July 26, 2018 / 7:11 AM / a year ago

Japan shares mostly higher on solid earnings

* Topix closes at 5-week high on earnings, easing trade worries

* Advantest, Shin-etsu Chemical gain on earnings

* Nikkei hit by report BOJ could end buying in Nikkei ETFs

* Fast Retailing, Softbank fall in BOJ buying report

By Hideyuki Sano

TOKYO, July 26 (Reuters) - Most Japanese shares closed higher on Thursday on upbeat earnings and easing concerns about trade tensions, though the Nikkei benchmark softened on speculation the central bank might trim buying of exchange traded funds linked to the index.

The broader Topix ended the day at five-week highs at 1,765.78, rallying 0.7 percent, with more than 1,700 out of 2,100 listed shares posting rises.

Of Tokyo’s 33 sub-indexes, 30 ended the day in positive territory.

“The market is very strong broadly. The earnings that were published (after market close) yesterday looked all pretty good,” said Hiroki Takashi, chief strategist at Monex Securities.

Advantest closed 6.28 percent higher as the maker of chip-making machines reported profit in April-June was more than seven times the year-earlier level.

Shin-etsu Chemical gained 1.57 percent, also on solid earnings. It posted 28.7 percent growth in its operating profits in April-June.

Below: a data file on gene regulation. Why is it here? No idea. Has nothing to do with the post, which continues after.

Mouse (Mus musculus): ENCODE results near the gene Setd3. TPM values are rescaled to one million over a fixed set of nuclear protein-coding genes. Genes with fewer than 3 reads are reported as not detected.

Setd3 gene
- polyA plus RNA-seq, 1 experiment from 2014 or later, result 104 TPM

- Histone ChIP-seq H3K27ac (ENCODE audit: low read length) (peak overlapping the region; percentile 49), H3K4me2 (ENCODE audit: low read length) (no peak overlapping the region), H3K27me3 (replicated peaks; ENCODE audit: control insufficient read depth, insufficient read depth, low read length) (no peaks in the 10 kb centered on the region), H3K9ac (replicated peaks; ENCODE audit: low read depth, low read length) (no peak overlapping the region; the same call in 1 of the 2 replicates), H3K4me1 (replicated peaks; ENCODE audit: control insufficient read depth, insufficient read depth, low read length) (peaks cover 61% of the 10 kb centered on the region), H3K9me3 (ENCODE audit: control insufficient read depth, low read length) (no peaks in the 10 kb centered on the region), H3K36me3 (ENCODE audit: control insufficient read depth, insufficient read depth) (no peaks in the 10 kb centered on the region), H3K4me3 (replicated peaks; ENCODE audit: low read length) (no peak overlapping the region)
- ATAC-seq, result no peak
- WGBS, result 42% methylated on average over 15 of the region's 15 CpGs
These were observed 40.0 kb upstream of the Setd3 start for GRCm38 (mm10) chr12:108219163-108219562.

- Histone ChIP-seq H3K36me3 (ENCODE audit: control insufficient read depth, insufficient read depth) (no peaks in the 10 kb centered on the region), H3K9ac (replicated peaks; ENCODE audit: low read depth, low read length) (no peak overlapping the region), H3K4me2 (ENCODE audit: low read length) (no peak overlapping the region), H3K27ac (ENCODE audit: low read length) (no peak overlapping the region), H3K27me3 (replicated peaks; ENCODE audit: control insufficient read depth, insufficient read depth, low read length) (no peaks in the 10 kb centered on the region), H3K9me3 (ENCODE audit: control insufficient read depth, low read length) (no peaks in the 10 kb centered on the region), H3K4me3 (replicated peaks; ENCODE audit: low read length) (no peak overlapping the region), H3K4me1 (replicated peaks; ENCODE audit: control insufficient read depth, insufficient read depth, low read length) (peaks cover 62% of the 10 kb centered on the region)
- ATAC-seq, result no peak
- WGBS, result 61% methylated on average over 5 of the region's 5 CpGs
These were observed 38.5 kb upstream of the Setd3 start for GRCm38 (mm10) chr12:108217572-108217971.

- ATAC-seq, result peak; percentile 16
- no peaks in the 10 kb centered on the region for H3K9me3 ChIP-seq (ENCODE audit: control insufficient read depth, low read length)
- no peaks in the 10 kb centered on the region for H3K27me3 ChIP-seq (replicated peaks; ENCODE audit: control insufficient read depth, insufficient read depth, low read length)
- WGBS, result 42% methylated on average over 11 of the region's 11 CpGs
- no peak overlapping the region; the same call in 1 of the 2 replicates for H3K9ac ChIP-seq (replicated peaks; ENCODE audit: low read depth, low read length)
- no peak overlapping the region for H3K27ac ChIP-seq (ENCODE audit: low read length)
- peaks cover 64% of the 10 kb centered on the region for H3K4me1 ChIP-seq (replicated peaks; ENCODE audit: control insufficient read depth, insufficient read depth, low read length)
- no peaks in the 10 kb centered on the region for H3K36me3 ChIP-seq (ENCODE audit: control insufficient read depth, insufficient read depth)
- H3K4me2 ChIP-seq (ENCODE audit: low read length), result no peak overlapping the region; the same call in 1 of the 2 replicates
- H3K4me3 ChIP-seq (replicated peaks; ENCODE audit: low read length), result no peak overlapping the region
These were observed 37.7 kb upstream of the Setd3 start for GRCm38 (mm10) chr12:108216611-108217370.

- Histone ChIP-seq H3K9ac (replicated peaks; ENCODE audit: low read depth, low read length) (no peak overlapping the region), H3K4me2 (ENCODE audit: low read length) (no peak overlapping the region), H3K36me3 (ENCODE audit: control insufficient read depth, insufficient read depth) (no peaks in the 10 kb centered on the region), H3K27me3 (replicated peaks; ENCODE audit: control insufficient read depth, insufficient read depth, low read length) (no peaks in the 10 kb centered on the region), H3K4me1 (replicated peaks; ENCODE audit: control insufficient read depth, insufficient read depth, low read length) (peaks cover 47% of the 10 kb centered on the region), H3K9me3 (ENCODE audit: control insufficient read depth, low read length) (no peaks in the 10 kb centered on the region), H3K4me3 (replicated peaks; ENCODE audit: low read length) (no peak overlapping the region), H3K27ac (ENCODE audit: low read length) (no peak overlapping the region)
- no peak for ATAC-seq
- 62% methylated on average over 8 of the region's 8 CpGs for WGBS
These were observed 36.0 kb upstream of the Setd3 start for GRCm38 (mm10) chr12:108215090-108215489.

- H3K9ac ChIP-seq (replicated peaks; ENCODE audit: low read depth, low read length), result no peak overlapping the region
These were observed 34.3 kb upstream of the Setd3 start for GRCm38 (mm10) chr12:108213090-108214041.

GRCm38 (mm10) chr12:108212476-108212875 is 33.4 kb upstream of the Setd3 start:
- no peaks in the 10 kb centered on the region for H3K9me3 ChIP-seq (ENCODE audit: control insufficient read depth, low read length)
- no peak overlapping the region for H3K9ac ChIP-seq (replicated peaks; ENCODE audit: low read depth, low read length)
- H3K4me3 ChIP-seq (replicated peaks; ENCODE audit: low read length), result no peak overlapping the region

Market sentiment got a boost after U.S. President Donald Trump and European Commission President Jean-Claude Juncker agreed to work toward eliminating trade barriers on industrial goods.

Despite gains for many counters, the Nikkei average shed 0.12 percent to 22,586.87 after the Nikkei newspaper reported the BOJ will consider reducing its purchase of Nikkei-linked ETFs and increase buying in Topix-linked ones at next week’s rate review.

Many market players have said such a shift would be necessary and inevitable because the central bank is estimated to be holding a large part of the floating shares of Nikkei heavyweights.

Kenji Abe, chief strategist at Okasan Securities, estimates about one-fifth of the BOJ’s stock buying is directed to the Nikkei ETFs.

Fast Retailing is seen as among the most extreme examples. Shingo Ide, chief strategist at NLI Research, estimated that only about 2 percent of its entire shares are floating ones because of the BOJ’s hoarding.

On Thursday, shares of Fast Retailing ended 1.82 percent lower, extending its fall this week to 8.3 percent.

Other Nikkei heavyweights fell with Softbank down 3.3 percent and Fanuc 3.65 percent.

Fanuc was hit as its earnings highlighted worries that Chinese customers of its robot products could be slowing orders due to uncertainties over Sino-U.S. trade.

Drugmaker Eisai was the most active on the main board, falling 10.09 percent after it presented detailed data on its Alzheimer’s drug. (Additional reporting by Daniel Leussink; Editing by Richard Borsuk and Sam Holmes)

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